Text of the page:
BookBrowse Reviews Jamrach's Menagerie by Carol Birch

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Jamrach's Menagerie

A Novel

by Carol Birch

Jamrach's Menagerie by Carol Birch
  • Critics' Opinion:

    Readers' Opinion:

  • First Published:
    Jun 2011, 304 pages
    Paperback:
    Jun 2012, 304 pages

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Novel: A magical whaling expedition set in the 19th century

With 17 out of 21 reviewers rating it 4 or 5 stars, Jamrach's Menagerie was very well received by most BookBrowse readers!

Here's what they have to say:
I love love love this book! (Linda R). It is a wonderful novel written in beautiful, lyrical prose with a compelling story that has everything: love, deep friendship, and thrilling adventure (Alison W). It reads like an autobiography, the author is that convincing in her portrayal of Jaffy's odyssey. I will definitely be watching for other books by Ms. Birch (Steve B).

Many admired the imagery:
This is a book of the senses. We hear, taste, feel, and especially smell Jaffy's unpasteurized life (Paula W). Told in the first-person, his story is of a life filled with wonder, exquisite joy, unbridled excitement, terror, brutal horror, survival, great sadness, love, and acceptance. I found myself totally and unabashedly absorbed in his nineteenth century world. Carol Birch provides the most wonderful imagery you can possibly imagine. Her descriptive narrative is vivid enough to have made my mouth water as an eight year old Jaffy tastes his first raspberry puff, to have made said mouth run dry during his on-sea adventures, and to have tears running down my cheeks when he struggles with the horror of choosing life or death. I am enthused enough about the writing that I have ordered two earlier titles by Ms. Birch. She's that good (Margaret D R).

And suggested comparisons to other books:
It reminds me of a Dickensian tale with touches of Life of Pi (Lisa B). The story of animal-loving seafaring young men is a winner. There is enough fantasy mixed with grueling reality and exotic animals to remind one of the original fairy tales of Grimm (Ginger K). A melding of Moby Dick and Dickens's The Donner Party (Vivian H).

While a couple warmed to it slowly but ended up as fans:
I wasn't so sure about it in the beginning, but it reeled me right in. Once it got me, it was hard to put down until I finished (Sharon W). It is not really my type of book at all. Nevertheless, I soldiered on and slowly, gradually, the author won me over. So, instead of putting the book in a donation box, it's in my bookcase, right where it belongs: with other wonderfully-told books of challenges at sea (Rosemary K).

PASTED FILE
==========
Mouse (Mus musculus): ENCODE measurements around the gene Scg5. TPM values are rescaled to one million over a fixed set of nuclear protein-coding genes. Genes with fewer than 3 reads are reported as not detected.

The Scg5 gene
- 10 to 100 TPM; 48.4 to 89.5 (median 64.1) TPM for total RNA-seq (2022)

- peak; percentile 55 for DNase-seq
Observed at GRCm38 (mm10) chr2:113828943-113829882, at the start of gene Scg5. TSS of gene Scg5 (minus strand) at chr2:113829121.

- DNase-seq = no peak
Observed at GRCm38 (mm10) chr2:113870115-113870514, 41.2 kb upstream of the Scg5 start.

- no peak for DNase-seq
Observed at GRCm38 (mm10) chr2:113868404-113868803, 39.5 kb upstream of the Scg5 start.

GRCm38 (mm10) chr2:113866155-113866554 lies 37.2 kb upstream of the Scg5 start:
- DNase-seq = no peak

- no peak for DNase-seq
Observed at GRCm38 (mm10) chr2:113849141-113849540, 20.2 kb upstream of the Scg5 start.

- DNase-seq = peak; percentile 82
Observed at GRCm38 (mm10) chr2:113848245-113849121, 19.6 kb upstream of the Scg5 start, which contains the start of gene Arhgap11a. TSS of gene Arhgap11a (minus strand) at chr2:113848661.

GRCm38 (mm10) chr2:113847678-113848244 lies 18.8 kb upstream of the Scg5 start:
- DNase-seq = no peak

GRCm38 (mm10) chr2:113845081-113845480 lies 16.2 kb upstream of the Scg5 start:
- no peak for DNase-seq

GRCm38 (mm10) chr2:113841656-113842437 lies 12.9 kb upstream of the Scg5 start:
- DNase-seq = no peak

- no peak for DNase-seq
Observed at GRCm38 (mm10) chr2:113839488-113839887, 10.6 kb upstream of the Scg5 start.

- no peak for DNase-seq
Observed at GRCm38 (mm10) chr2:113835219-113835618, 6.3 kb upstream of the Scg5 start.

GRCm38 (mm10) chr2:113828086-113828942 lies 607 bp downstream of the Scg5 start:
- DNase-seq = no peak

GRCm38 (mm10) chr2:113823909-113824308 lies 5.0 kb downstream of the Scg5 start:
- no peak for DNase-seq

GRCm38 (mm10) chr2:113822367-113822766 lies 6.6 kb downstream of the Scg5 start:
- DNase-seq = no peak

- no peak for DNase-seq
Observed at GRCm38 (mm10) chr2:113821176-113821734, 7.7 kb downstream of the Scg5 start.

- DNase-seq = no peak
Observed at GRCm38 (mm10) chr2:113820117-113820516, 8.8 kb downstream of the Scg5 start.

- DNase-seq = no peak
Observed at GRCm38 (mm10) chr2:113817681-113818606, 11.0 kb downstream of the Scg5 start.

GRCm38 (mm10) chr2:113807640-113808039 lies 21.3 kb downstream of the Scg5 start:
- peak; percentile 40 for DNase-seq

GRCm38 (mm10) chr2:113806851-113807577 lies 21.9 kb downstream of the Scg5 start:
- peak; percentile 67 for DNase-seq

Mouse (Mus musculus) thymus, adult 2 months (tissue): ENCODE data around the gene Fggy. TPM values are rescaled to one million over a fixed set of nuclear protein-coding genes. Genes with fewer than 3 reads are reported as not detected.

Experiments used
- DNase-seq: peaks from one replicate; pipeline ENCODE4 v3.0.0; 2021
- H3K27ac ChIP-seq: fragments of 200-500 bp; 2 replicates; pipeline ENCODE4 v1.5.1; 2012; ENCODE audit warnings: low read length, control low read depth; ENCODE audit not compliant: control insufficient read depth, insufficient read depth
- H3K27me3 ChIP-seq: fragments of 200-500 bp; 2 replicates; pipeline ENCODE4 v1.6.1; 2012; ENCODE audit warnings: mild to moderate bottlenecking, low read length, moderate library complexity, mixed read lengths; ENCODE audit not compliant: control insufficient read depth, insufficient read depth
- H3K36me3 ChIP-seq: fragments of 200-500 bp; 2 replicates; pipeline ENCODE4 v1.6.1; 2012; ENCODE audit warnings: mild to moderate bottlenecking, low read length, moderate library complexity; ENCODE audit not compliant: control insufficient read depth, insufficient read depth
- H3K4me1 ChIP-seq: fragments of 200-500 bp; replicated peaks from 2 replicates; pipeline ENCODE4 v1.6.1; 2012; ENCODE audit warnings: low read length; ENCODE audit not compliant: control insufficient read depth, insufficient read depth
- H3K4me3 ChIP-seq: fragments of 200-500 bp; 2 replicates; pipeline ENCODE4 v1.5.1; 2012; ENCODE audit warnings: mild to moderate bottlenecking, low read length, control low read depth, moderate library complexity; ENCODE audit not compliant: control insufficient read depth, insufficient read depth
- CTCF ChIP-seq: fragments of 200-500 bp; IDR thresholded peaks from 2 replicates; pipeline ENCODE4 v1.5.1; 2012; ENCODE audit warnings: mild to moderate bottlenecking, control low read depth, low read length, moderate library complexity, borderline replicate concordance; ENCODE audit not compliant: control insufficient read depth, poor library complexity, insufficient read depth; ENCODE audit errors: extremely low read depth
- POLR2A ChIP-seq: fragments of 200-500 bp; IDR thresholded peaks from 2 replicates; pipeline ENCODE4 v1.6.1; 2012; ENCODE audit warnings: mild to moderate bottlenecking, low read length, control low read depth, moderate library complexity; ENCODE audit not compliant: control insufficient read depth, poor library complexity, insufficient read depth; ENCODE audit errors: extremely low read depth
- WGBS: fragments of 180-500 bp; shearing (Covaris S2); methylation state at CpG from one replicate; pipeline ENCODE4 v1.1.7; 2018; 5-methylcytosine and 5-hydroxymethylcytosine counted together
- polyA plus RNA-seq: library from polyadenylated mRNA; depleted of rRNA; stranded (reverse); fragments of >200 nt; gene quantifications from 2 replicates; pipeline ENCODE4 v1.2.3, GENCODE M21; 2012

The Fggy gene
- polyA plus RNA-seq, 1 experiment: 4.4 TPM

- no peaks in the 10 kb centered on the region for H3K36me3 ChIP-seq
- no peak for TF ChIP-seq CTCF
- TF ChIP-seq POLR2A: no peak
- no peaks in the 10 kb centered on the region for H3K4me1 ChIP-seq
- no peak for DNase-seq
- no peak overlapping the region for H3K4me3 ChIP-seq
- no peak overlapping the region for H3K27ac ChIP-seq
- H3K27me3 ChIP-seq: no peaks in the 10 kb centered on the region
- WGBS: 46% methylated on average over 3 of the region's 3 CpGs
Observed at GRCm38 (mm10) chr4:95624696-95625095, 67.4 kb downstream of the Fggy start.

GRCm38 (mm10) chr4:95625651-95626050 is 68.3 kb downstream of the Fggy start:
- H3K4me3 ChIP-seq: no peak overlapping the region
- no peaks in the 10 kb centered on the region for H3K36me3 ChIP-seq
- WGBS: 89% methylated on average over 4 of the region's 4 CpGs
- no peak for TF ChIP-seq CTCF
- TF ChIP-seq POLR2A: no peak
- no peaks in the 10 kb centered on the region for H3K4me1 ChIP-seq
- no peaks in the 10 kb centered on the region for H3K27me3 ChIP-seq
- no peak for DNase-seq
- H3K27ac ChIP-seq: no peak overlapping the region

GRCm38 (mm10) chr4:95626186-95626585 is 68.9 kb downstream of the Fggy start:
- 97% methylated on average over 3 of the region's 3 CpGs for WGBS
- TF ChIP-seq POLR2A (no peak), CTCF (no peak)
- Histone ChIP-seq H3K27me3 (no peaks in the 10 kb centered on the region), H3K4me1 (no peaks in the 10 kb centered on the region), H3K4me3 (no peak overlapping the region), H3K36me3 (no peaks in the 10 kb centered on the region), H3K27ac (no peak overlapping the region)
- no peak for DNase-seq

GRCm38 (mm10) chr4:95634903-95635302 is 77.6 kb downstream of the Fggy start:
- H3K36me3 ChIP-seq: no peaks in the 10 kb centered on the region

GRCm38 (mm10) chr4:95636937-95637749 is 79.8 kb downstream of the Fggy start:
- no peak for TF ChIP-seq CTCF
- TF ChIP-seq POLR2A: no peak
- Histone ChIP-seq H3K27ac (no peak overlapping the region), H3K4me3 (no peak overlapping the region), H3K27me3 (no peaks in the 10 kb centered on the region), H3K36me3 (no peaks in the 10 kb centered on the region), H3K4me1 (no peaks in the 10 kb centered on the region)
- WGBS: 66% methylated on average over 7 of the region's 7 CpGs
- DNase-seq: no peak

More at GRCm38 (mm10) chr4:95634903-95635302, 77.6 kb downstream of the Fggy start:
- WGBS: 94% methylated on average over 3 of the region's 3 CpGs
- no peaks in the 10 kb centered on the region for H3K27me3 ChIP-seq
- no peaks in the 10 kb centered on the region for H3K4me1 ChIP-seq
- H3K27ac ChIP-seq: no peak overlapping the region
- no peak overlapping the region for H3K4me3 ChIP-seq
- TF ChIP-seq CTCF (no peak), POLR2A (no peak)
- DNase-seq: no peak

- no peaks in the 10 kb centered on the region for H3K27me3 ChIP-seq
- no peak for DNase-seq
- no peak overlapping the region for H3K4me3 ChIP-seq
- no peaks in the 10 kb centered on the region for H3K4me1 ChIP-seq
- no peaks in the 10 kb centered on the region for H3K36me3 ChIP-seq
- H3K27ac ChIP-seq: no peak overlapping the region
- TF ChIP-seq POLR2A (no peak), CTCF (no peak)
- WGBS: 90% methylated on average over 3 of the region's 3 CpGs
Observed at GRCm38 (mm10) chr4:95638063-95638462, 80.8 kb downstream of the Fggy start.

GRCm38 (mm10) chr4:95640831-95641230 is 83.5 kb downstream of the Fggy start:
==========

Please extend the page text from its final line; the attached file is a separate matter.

Two others found the descriptions too gruesome for their tastes:
Despite the beautiful writing, parts of this book were difficult for me to read, and I cannot say I really liked the story (Vivian H). While the writing was great, very descriptive and made me feel like I was there, it is something I don't want to relive - it is too unsettling and too detailed. I finished it a few hours ago, and I am still sad, thirsty, feel dehydrated, and have no appetite (Bea C).

Many offered advice on who should read it:
For one interested in the 19th century, in the business of selling wild animals and birds, and in the whaling industry, this is a treasure... For one who can distinguish and accept the reality closely interwoven with fantasy, it is a must... A masterful piece of writing, but one that I would recommend only to those I know have a mature imagination. It is not a fairy tale for children (Shirley J). This is certainly a coming-of-age story but the growing-up is via the fast-track of gruesome ordeal. The book might carry a warning label for squeamish readers (Mark O). But the narrative - so alive with winds, waves, horror - also has tender and poetic moments and characters who are very well drawn and worth the effort to get to know (Paula W).

And recommended it to book clubs:
I think this book would lead to very interesting book club discussions, but I would be careful in recommending it to juveniles (Steve B). A very delightful book that would be a fun book club discussion (Carol J). A good discussion piece for young adults (Ginger K).

Overall
The book is about life, love, friendship, journeys, life at sea, survival, caring for animals, and coming to terms with tragedy and death, all told against the backdrop of 19th century life. Carol Birch is an amazing writer, not merely a talented one - she's a GREAT contemporary writer - and Jamrach's Menagerie is a book that you really MUST read (Elizabeth K).

This review was originally published in July 2011, and has been updated for the June 2012 paperback release. Click here to go to this issue.



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